For several years, I spent the 4th of July at community festivals (like everyone else is watching fireworks, eating fried foods, and hanging out) at a booth with a big map of the world, asking people to put pins up to show where their families originated, with the goal of highlighting our nation’s history of immigration and the common ideals that bind us together. Part of this was always administering sample citizenship tests, too, to give people an idea of what prospective naturalized citizens are expected to know in order to ‘win’ admittance to our country. Inevitably, people don’t do as well as they think they will, and there were usually some nervous laughs about “you’re not going to take it back, are you?”
No, I’m not.
But I do want to challenge you, readers, with your own sample citizenship test. If you do wonderfully, congratulations! If you don’t do so well (or really, even if you do), please consider volunteering to help immigrants studying for the naturalization test (still one of my most rewarding volunteer experiences), or registering newly-naturalized folks to vote after a naturalization ceremony (contact the League of Women Voters in your area to see if they already have this covered).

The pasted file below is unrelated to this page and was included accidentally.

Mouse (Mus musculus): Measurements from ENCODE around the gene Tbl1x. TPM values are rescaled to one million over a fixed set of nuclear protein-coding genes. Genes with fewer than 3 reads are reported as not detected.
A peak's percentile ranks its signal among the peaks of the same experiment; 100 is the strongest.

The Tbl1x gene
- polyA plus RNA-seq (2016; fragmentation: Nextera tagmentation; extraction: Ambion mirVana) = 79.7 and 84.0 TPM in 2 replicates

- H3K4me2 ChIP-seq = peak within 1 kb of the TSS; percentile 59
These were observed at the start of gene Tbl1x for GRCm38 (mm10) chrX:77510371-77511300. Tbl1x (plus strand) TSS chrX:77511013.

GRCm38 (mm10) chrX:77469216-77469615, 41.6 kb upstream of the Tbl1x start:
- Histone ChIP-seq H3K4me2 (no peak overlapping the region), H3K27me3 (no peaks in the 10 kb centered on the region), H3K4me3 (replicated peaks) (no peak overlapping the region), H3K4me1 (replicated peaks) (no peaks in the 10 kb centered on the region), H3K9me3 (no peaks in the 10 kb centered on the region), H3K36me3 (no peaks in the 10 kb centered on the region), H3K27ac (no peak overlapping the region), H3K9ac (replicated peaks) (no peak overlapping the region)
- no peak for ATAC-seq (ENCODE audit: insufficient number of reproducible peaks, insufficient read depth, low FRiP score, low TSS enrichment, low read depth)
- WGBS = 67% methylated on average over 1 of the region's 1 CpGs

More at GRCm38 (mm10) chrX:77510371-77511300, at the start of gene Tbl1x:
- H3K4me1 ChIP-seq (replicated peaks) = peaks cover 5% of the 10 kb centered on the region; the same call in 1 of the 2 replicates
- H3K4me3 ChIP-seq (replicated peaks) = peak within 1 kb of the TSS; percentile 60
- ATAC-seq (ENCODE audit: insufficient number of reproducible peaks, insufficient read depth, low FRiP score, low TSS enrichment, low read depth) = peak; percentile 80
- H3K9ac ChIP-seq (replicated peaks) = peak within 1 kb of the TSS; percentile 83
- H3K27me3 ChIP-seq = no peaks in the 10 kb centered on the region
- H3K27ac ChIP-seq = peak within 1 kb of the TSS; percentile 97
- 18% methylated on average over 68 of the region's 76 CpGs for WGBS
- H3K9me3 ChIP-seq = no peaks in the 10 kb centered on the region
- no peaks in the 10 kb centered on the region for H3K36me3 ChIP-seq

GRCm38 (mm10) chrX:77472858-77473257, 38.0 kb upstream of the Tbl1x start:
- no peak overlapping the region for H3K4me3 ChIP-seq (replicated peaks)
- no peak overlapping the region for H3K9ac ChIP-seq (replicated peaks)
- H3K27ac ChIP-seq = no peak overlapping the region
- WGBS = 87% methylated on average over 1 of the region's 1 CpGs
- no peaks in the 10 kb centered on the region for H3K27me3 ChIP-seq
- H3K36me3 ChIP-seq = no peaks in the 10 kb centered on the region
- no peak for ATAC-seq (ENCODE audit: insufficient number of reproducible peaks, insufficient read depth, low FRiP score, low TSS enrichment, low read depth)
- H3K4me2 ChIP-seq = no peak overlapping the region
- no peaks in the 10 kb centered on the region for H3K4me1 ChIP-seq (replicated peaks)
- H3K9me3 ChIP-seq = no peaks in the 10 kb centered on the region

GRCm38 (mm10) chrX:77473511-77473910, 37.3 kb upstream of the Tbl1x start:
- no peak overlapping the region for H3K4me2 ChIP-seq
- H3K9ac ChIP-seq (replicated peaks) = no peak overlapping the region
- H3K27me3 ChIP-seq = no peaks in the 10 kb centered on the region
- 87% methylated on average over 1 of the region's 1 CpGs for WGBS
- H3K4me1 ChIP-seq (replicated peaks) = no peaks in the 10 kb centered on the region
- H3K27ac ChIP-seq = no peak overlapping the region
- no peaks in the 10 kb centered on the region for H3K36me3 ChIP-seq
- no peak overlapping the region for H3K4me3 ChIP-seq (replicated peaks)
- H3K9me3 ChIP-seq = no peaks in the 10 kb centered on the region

As the USCIS examiners do, I randomly chose 10 questions for your sample test. You must answer at least 6 correctly to pass. In my opinion, this is a pretty good reflection of the difficulty of the questions; you lucked out on the one about the 13 original colonies! Imagine, if you will, that these questions are all in a foreign language; that will make it more realistic. I’ll post the answers tomorrow. Buena suerte!
1. How many amendments does the Constitution have?
2. We elect a U.S. Senator for how many years?
3. The House of Representatives has how many voting members?
4. If both the President and the Vice President can no longer serve, who becomes President?
5. What are two Cabinet-level positions?
6. How many justices are on the Supreme Court?
7. Who is the Chief Justice of the United States now?
8. What is the name of the Speaker of the House of Representatives now?
9. There are four amendments to the Constitution about who can vote. Explain one of them.
10. The Federalist Papers supported the passage of the U.S. Constitution. Name one of the writers.